In the present situation where Section 185 and 186 both stand notified and by virtue of Section 186 in operation its predecessor Section 372A stands repealed, there is no scope in the present provisions of 2013 Act to provide for such transactions as between the holding and subsidiary company which have a director in common, to be valid. However, the Rules for Chapter XII [see end note 5] that came into operation along with Section 186 on 1st April 2014, provided that –
“(11) Where a loan or guarantee is given or where a security has been provided by a company to its wholly owned subsidiary company or a joint venture company, or acquisition is made by a holding company, by way of subscription, purchase or otherwise of, the securities of its wholly owned subsidiary company, the requirement of sub-section (3) of section 186 shall not apply. Provided that the company shall disclose the details of such loans or guarantee or security or acquisition in the financial statement as provided under sub-section (4) of section 186” [see end note 6]
It is relevant to note that the said rules and the exemption contemplated therein had added to the woes of the industry. On one hand, the principal provisions of the 2013 Act i.e. both 185 and 186 do not per se allow loans, guarantee or security for subsidiary companies in cases where i) the directors are interested and ii) beyond 60% of the paid-up of share capital of the holding company respectively. However, as against the bar contemplated by the above sections, the above extracted Rule had carved out an exemption for such loans if Sub-Section (4) of Section 186 is complied with.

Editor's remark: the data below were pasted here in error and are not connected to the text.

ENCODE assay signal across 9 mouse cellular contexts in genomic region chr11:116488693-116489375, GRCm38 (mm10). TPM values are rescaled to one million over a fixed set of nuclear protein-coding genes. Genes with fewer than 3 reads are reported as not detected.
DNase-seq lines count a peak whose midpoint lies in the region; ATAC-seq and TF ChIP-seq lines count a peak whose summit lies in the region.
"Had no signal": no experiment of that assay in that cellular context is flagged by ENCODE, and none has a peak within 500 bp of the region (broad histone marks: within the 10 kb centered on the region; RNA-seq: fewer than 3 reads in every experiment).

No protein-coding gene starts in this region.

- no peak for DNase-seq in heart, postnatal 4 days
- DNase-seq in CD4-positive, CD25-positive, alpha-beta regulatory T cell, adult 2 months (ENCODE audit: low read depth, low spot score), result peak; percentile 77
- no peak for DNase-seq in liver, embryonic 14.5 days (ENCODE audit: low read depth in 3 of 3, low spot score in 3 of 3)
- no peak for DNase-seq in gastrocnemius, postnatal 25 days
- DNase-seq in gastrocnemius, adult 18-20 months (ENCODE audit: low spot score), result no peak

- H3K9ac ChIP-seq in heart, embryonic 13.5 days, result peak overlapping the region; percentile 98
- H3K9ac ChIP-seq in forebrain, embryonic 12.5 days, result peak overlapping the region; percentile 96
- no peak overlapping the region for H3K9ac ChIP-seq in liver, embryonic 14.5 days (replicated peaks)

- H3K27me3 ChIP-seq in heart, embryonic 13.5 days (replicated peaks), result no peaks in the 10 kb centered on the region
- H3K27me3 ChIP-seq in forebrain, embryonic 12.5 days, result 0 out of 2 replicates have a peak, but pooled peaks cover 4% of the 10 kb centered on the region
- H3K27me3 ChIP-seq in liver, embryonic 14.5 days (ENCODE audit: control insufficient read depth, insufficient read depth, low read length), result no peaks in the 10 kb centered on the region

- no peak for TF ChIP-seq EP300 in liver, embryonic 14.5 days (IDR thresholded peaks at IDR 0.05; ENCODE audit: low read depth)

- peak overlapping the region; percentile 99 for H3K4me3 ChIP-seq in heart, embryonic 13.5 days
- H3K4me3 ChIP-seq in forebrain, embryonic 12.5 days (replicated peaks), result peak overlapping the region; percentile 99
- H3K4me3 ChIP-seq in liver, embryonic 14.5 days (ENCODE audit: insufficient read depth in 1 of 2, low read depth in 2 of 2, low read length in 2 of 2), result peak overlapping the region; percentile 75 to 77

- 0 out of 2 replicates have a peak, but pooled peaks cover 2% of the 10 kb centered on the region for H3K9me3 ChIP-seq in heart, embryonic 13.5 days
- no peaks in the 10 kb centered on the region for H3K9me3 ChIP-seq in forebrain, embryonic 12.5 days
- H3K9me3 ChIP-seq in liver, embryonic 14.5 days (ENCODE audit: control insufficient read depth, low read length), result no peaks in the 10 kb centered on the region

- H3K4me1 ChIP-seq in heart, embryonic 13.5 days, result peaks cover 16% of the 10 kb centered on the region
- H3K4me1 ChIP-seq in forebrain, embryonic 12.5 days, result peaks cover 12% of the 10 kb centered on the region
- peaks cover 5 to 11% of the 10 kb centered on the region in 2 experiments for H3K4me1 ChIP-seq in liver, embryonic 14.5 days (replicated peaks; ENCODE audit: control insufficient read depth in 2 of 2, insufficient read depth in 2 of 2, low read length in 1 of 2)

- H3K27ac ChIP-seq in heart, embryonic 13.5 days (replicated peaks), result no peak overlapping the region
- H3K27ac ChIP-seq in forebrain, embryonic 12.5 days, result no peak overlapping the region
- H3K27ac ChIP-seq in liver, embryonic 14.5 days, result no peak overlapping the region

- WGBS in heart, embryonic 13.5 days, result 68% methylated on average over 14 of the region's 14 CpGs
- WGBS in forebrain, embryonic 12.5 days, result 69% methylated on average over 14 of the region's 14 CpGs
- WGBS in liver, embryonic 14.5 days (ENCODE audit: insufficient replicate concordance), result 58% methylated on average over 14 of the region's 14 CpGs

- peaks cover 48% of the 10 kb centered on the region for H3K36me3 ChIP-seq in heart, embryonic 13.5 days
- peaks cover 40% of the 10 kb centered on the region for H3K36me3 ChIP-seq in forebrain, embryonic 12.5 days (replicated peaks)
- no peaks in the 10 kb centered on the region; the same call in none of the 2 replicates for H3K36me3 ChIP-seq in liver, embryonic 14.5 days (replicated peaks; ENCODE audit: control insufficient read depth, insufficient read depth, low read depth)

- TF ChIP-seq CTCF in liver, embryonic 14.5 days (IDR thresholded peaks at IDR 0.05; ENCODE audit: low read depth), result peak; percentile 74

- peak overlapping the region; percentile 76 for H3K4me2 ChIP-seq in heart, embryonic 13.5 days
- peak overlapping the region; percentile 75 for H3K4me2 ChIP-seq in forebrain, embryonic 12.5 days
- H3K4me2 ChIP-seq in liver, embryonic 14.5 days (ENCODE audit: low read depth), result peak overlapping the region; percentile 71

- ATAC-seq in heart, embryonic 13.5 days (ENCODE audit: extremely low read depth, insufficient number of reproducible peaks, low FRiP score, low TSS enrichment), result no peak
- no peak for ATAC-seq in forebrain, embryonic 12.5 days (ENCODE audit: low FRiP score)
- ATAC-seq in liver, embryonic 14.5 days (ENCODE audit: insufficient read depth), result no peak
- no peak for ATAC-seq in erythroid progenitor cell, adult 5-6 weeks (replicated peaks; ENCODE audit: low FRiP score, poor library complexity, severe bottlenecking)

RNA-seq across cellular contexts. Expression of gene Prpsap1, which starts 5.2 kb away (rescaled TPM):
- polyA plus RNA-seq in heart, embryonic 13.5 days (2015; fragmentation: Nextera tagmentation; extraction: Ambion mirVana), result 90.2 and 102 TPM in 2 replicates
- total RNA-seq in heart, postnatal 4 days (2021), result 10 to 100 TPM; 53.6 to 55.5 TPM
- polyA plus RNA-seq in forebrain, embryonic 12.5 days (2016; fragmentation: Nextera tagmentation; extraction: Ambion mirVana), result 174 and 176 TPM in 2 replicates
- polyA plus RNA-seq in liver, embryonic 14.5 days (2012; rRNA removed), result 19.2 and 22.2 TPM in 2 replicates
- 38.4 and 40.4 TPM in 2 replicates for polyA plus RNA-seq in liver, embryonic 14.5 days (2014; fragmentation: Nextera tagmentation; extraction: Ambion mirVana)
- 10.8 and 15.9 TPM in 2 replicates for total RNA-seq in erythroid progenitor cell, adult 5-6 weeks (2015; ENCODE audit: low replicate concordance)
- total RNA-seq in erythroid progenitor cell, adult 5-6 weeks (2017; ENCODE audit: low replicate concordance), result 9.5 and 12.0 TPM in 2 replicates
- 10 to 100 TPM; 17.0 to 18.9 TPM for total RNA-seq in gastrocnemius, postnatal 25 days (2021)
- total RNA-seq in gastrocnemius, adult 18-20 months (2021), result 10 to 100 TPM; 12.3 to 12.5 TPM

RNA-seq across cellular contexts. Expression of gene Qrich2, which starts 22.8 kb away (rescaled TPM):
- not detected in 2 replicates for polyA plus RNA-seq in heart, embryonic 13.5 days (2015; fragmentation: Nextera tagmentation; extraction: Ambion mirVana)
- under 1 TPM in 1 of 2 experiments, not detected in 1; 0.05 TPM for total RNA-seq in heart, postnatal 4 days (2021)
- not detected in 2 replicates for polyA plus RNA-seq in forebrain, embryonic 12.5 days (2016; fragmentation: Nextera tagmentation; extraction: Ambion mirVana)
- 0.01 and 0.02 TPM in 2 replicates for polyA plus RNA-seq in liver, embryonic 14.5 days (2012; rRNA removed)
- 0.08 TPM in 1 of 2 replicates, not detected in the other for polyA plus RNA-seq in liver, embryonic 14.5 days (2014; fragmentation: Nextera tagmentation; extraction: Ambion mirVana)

Thus, the legislature seems to have realized that such an intricate issue is to be resolved and had proposed to insert the amendment extracted herein above into Section 185.

Issues in relation to the proposed amendment

The Amendment Bill provides exemption for loans made by holding company to its wholly owned subsidiaries and guarantees/securities provided by the holding company in respect of loans made to its wholly owned subsidiary company. The Amendment Bill also states that the guarantees/securities provided by a holding company in respect of loan made by bank or financial institution to its subsidiary company are exempted.

It is relevant to note that 2013 Act did not provide any specific definition defining the term ‘wholly owned subsidiary’. It is a natural proposition that all wholly owned subsidiaries are subsidiaries but all subsidiaries may not be wholly owned subsidiaries. Therefore, in accordance with the aforesaid proposed amendment, it is clear that the exemption is only for the loans made by the holding company to its wholly owned subsidiaries and not to include the ‘subsidiaries’ as defined in 2013 Act. It is also relevant to note that the proposed exemption is not covering the subsidiaries incorporated outside India.

It may be noted that the purpose mentioned for the aforesaid amendment of Section 185 in the Amendment Bill approved by the Cabinet is ‘as a matter of abundant caution’. The Hon’ble Supreme Court had categorically held in Addl. District Magistrate (Rev.) Delhi Administration Vs Shri Siri Ram [see end note 7] that the exemption should come under the Act itself and Rules should not provide what is not provided in the Act. Therefore, in order to avoid judicial review of constitutional validity of the Rules, the said amendment is necessary rather than being merely cited as ‘as an abundant caution’.

The Draft Amendment Bill ought to have covered above issues to overcome the problems faced by India inc. and put the uncertain issues under Sections 185 and 186 to rest.

[The author is a Senior Associate, Lakshmikumaran & Sridharan, Hyderabad]

End Notes:
  1. MCA Published in the Gazette of India, dated 12th September 2014
  2. The Gazette of India, Extraordinary, Regd. No. D.L.-33004/99, dated 26th March 2014
  3. MCA General Circular No.18 of 2013 dated 9th November 2013
  4. MCA General Circular No. 3 of 2014 dated 14th February 2014
  5. The Gazette of India, Extraordinary, Regd.No. D. L.-33004/99, dated 31st March 2014
  6. Ibid.
  7. AIR 2000 SC 2143